Really, am I the only that finds that creepy?

Doesn't every professional league counsel its players at the start of every year about getting involved in compromising situations? I don't know what Roethlisberger did or didn't do with these women, but it sure seems to me that he has a complete lack of common sense. Goodell should suspend him for being a bonehead,

He doesn't strike me as the sharpest knife in the drawer. Yes, the league counsels the players on everything.

I try not to make everything abour race, but don't you think the League has to come down harder than they probably normally would on Roethlisberger? You've had black players suspended without convictions. The hammer of the League being dropped on an ethnicity that has to total at least 70 percent just to protect "The Shield."

Yet, you have one of the golden boys, participating in behavior two years in a row (that we know about) that casts a shadow over the League and his team (which just happens to be one of the more storied Franchises in the League).

I personally don't want to see a one or two game suspension. I think the suspension has to START at at least 4 games...and go from there. Now I know realistically, 4 games is not going to happen...but it should. What do you think?

I, too, don't like to make everything about race, but this is, like it or not. You are correct.

I think two is too few. I think six will never happen. I think four will be the result. And if Goodell is smart -- and he is -- I think we'll find out really soon. Plus they'll want to get this announcement made before Draft Week (fast becoming a national holiday).

Tracee, thanks for the chats. What would be a fair punishment for Roethlisberger? Given that this is his second run in with sexual assault, I'd lay the hammer down. I'd suspend him at least two games (four would send a loud warning shot).

But the real concern here is this isn't about Steelers football tradition and image of a league. Aren't those ancillary issues to the real problem? This is about treatment of women which is a horrifying and big problem.

I think four games will be the result. Yes, the league has long worried about players' treatment of women and domestic violence issues. One of the first projects I edited at the Post when I arrived in a covered wagon all those years ago concerned domestic violence cases involving NFL players. The league has tried hard to deal with it but there will always be knuckleheads. And Lord knows it's still a problem outside of the NFL as well.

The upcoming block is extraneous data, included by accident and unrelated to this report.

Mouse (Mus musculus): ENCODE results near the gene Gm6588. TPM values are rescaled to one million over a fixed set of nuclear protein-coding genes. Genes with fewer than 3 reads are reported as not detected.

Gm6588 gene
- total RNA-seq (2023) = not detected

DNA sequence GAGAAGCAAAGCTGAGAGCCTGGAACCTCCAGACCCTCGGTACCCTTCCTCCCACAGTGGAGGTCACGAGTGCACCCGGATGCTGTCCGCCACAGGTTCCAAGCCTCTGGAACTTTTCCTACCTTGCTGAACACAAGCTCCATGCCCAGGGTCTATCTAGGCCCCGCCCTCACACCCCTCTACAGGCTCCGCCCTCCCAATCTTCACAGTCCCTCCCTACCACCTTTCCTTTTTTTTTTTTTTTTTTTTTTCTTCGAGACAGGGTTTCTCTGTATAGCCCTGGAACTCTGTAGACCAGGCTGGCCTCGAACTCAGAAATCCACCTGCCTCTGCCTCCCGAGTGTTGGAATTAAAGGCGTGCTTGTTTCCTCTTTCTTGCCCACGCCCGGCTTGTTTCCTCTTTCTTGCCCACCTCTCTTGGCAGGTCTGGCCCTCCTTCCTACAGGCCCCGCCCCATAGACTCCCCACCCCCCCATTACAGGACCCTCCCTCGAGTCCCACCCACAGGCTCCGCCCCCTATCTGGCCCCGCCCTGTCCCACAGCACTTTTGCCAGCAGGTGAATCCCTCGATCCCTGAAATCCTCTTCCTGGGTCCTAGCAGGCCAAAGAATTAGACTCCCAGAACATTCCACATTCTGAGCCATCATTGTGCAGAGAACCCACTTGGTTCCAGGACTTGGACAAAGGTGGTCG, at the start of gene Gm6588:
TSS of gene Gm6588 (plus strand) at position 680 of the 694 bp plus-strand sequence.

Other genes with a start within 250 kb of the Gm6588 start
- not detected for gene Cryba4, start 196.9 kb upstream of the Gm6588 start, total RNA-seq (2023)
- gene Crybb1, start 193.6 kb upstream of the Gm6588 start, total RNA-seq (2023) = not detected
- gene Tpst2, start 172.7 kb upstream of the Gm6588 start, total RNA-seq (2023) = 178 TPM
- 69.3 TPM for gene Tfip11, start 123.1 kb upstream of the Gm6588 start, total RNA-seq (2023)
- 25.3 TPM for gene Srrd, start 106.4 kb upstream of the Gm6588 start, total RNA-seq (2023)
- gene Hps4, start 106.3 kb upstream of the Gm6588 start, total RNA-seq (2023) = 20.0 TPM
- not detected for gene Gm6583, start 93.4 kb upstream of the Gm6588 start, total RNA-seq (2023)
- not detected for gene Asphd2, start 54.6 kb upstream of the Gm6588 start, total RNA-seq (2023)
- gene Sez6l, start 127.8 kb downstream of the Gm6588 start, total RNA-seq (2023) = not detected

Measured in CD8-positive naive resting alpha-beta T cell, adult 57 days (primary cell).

So, the REAL reason for this topic is so Tracee can say "icky" a lot?

Did I say icky a lot? Sorry. How about "grody"? Does anyone say grody anymore? Is that how you spell "grody"? Yes, according to Urban Dictionary, it is.

Sorry for the overuse of icky. Wasn't intentional.

For a sport that has both male and female fans, shouldn't the NFL be concerned about how Big Ben looks to both sexes? PFT comments indicate that Ben's nothing more than a rapist - calling him Rapistberger. Women, I believe, would not think highly of someone who allegedly takes advantage of a intoxicated young ladies.

The kid needs to straighten up. The only way it seems to get his attention is to suspend him for 2 - 4 games. And if he doesn't knock it off...ban him for life.

Yes, I think the NFL has a large number of female fans, and women will tend to think that what Ben did was icky, er, grody, er, unseemly. The NFL is about growth growth growth, and it seemingly has all the men in America as fans already. So women are the next big market, and as I've said, I think a lot are already on board. All the leagues need to take these issues seriously, for female fans and for women in general.

Okay, I've run over. Tomorrow's topic will be the Pittsburgh Penguins. No, the Pirates. JUST KIDDING. It's a mystery what tomorrow's topic, but all will be revealed -- tomorrow. See you then.

In This Chat
Tracee Hamilton
Tracee Hamilton has worked at the Post since 1993, toiling in office obscurity as an editor before someone said, "Hey, you've got a lot of opinons and can write a little. Why don't you become a columnist?"

Her interests range from geneology to Nordic combined to Kansas basketball. If ever there was a Jayhawk who once flew off a ski jump, she'd know where he was buried.

Her list of pet peeves is considerably longer, but includes Missouri basketball and poor subway etiquette. She welcomes dissenting opinions -- in the way Great Whites welcome open-water swimmers.